Let’s face it: Coloradans love to camp. And visitors love to come to Colorado to camp. It’s no wonder. Our state is an outdoor playground of forests, mountains, sand dunes and everything in between.
Looking for short-term living? The opportunities are endless: Tents, RVs, cabins, yurts, teepees, skoolies, boondocking, and plenty of off-the-grid and forest campsites. Colorado has it all – you just need to know where to find it.
If the Pikes Peak region is your home base, this guide will get you started.
(Some businesses and campgrounds listed below may be temporarily closed or operating differently due to local or state guidelines concerning Covid-19. Guidelines are changing day to day. Please check the website and/or call before you go.)
National + State Parks
Great Sand Dunes National Park
Otherworldly. That’s the best way to describe Great Sand Dunes. You’re driving through the San Luis Valley, admiring the mountains on every side. Then suddenly, a patch of tan emerges from the green. Closer. Closer. Suddenly, you’re staring at the tallest sand dunes in North America. In 2019, the park was designated as among the world’s best places for stargazing – one of only 120 so-called “Dark Sky” places. And it’s just as amazing during the day. Beautiful in all seasons, it’s busiest during May and June. That’s when the surrounding mountains’ snow is melting and surging into Medano Creek. All ages gather to splash and float. Year round, visitors rent sand sleds and sand boards to rocket down the dunes. In the summer, skip the shoes and wear knee-high socks to protect your feet from scalding sand. You might even consider a bandana and ski goggles to keep flying sand out of your eyes and mouth. Camping options include on-site Pinon Flats Campground, as well as several other nearby spots. We usually stay at Sand Dunes Pool and Campground – a basic campground 30 minutes away that sports a hot-springs fed pool, on-site grille, gift shop and other amenities.
Location: Eastern edge of the San Luis Valley in south-central Colorado
Cost: Pinon Flats, $20 per night. Sand Dunes, $35 per night RV with hookups; $25 per night tent; cabins also available.
Season: Park open year round. Pinon Flats camping open April-Oct.
Mueller State Park
Mueller State Park may be the worst-kept secret in the Colorado State Parks system. It’s close. It’s cheap. And it is stunning! Unfortunately, everyone knows it. That’s why my family sets an alarm six months out twice a year to book our reservations. It’s worth it. This place rocks. It has 134 campsites, including 99 electric hook-ups, group sites, a few cabins and even two equestrian sites, with a barn for horses. Fishing in the summer. Sledding in the winter. Modern playground and amphitheater. Forty miles of trails for every level of hiking, biking, cross country skiing, snowshoeing and animal viewing. Just go – and don’t forget your camera! Note: Dogs are welcome in the campground and on roads, but not on trails.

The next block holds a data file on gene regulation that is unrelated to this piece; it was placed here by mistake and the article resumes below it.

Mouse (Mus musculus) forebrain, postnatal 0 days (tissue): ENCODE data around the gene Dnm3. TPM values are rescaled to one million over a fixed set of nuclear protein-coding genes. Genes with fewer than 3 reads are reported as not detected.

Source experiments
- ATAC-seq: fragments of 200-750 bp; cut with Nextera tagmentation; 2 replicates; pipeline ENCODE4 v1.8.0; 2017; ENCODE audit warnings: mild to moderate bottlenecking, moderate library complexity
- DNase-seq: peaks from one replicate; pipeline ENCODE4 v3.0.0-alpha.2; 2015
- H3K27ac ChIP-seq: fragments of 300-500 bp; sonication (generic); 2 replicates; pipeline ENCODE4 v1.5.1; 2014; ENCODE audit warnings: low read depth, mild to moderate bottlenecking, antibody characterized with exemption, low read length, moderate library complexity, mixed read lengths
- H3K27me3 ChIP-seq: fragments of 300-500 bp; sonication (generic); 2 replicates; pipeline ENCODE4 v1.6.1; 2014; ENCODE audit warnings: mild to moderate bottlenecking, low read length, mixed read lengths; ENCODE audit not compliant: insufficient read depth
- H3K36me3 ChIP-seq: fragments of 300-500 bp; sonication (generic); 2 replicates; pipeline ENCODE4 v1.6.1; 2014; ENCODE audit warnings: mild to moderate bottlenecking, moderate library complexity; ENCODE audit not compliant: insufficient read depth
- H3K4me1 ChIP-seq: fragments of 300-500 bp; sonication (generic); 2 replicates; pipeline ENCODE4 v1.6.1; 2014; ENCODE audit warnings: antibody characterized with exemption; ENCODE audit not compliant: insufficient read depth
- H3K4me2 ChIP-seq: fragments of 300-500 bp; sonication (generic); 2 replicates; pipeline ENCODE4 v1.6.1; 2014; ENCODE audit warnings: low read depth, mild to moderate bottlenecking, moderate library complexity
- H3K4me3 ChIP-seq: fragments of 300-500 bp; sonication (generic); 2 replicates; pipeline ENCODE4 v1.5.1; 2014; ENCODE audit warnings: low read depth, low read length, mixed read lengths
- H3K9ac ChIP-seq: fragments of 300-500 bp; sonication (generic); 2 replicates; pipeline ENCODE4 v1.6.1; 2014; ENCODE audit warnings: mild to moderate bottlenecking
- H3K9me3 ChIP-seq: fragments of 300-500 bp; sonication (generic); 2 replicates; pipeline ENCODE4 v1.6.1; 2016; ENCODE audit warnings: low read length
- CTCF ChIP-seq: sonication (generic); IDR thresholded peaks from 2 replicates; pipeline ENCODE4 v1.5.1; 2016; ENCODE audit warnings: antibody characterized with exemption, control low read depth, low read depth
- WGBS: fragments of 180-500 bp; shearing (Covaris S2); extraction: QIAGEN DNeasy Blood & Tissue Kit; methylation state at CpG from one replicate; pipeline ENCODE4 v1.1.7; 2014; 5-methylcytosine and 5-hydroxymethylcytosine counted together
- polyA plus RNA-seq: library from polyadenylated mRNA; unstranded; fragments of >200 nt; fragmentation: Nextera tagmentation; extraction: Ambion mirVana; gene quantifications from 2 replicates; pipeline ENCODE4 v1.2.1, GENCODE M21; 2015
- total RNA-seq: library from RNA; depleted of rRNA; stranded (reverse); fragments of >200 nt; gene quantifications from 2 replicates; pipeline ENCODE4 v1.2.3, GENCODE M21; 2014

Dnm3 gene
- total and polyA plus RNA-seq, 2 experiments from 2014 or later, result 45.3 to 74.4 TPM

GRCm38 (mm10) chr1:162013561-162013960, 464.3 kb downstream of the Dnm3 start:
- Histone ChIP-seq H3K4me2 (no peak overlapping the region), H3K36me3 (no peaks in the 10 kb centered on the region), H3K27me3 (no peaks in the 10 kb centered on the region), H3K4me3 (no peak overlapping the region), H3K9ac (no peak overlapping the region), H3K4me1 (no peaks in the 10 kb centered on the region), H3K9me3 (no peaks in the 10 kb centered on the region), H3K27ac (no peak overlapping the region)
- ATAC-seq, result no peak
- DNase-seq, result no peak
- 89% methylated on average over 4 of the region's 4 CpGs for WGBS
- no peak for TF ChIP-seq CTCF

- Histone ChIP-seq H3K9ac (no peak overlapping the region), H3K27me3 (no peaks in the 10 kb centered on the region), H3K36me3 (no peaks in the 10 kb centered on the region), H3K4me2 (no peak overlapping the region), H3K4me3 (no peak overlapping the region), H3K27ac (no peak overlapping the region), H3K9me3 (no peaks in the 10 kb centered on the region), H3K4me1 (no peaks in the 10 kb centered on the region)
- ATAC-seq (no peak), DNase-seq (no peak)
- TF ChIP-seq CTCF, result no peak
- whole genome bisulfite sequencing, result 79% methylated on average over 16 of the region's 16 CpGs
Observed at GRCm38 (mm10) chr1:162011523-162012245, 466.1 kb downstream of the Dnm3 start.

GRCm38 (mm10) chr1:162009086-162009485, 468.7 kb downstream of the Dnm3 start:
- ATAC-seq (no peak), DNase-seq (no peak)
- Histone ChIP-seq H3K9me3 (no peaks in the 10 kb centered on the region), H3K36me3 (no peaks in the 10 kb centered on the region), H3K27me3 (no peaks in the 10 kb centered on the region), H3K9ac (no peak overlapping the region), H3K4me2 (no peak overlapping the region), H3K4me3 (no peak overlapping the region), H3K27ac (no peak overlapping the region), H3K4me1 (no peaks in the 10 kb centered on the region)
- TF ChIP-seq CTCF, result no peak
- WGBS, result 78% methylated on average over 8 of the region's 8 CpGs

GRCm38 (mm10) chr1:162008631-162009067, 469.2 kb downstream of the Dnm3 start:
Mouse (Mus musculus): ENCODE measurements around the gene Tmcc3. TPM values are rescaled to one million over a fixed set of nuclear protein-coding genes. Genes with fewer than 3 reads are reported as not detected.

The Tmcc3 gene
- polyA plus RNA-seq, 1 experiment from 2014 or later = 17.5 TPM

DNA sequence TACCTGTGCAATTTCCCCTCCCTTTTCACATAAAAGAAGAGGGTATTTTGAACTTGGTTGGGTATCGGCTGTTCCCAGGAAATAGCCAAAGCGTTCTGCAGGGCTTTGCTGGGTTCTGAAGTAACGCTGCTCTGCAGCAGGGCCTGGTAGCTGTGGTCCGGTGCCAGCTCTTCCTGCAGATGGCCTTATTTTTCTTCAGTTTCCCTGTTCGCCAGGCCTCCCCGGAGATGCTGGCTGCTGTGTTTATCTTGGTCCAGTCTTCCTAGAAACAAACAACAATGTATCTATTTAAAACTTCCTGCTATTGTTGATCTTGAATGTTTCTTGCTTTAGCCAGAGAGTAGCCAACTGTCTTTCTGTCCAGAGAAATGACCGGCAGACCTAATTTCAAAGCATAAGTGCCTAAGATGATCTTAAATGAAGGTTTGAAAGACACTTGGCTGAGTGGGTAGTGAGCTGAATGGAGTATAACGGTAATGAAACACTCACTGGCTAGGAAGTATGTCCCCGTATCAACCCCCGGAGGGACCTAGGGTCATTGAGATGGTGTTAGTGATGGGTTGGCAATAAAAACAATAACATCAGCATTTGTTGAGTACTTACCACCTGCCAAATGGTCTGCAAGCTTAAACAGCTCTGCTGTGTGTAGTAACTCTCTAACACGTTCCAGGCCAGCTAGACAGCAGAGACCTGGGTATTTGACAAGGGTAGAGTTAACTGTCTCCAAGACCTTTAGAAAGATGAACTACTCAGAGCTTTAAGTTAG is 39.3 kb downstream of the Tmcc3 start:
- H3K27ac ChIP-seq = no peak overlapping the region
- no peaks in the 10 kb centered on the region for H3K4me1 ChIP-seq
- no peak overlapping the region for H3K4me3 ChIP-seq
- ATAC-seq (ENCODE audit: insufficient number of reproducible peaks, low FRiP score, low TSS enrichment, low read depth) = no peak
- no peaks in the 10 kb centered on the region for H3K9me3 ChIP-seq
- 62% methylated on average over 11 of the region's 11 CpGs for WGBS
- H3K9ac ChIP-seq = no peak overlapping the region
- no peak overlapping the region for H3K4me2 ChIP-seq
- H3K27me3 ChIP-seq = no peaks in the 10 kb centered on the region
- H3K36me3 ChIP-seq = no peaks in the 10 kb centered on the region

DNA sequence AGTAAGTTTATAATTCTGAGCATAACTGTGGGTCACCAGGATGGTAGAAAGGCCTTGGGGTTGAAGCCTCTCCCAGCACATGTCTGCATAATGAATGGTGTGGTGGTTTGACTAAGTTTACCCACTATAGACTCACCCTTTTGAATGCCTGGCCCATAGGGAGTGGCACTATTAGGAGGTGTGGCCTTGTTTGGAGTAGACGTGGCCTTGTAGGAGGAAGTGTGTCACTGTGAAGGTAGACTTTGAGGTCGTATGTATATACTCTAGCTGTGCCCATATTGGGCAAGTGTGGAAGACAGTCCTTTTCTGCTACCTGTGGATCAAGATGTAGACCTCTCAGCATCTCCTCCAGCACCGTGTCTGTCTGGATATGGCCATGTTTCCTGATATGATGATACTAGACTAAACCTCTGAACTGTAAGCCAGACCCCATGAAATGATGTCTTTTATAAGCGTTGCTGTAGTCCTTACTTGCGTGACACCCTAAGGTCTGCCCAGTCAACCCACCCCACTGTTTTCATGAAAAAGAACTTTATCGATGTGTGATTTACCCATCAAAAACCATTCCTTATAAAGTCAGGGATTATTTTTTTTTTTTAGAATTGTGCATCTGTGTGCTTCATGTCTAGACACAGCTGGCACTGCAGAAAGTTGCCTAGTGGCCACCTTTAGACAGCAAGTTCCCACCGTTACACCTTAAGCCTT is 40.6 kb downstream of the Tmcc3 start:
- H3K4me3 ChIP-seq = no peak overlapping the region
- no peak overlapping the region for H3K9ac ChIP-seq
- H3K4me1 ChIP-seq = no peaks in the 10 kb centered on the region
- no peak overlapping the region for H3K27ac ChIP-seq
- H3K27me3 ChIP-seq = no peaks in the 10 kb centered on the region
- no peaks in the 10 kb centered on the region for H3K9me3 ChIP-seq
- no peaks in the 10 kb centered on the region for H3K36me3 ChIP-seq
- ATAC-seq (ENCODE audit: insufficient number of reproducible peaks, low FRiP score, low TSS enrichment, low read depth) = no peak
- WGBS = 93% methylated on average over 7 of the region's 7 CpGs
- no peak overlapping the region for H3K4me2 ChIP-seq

Location: Between Divide and Cripple Creek
Cost: Electric hook-up campsite: $36; basic walk-in tent site: $28
Season: Year round, although sites are limited from Oct. 1-April 30
Eleven Mile State Park
Big lakes are tough to come by in Colorado. Eleven Mile State Park boasts one of the largest reservoirs in the state and it’s chock full of rainbow, brown and cutthroat trout, kokanee salmon and northern pike. Bring your boat or rent one from the well-equipped marina. This place is a stark contrast to many of Colorado’s highly forested campgrounds. Eleven Mile is rugged, shrubby, wickedly windy – and such a great adventure. My kids spent hours exploring the shoreline for treasure (brightly colored crab claws). They pretended they were the first humans to traverse the water’s edge and it wasn’t much of a stretch to believe it. We were fascinated by a resident pelican that spent half its day zigzagging back and forth, trying to steal an angler’s stringer of trout. Not into fishing? There are plenty of hiking trails, a playground and other amenities. With 335 campsites spread over nine campgrounds, there is something for everyone. Note: If you arrive at night, it is d-a-r-k. Make sure you know ahead of time where you are going, where to fill up your water tanks and where the after-hours payment drop box is.
Location: Off Hwy 24, past Divide, then turn south near Lake George
Cost: Electric site, $36; basic site $28.
Season: Year round, although sites are limited Oct. 15-March 31.
Cheyenne Mountain State Park
Want to be in nature, but close to town? Cheyenne Mountain State Park offers access to both. It’s a 10-minute drive from downtown, but feels much farther. More than two dozen miles of wilderness house 21 trails and 61 campsites. Select trails are open to dog and equestrian users and an archery range offers a static range and a walking field/3D course. And the programming is great! Beginner archery classes. Junior Ranger programs. Guided wildflower walks. Family mystery hikes. Campfire talks. Even weekly yoga! Hit the visitor center first — it’s open year round.
Location: A few miles southwest of Colorado Springs
Cost: Full hook-up site, $41; basic site, $28
Season: Year round, although sites are limited mid-October to Mid-April
Glamping: Skoolies, Tipis, Cabins + Yurts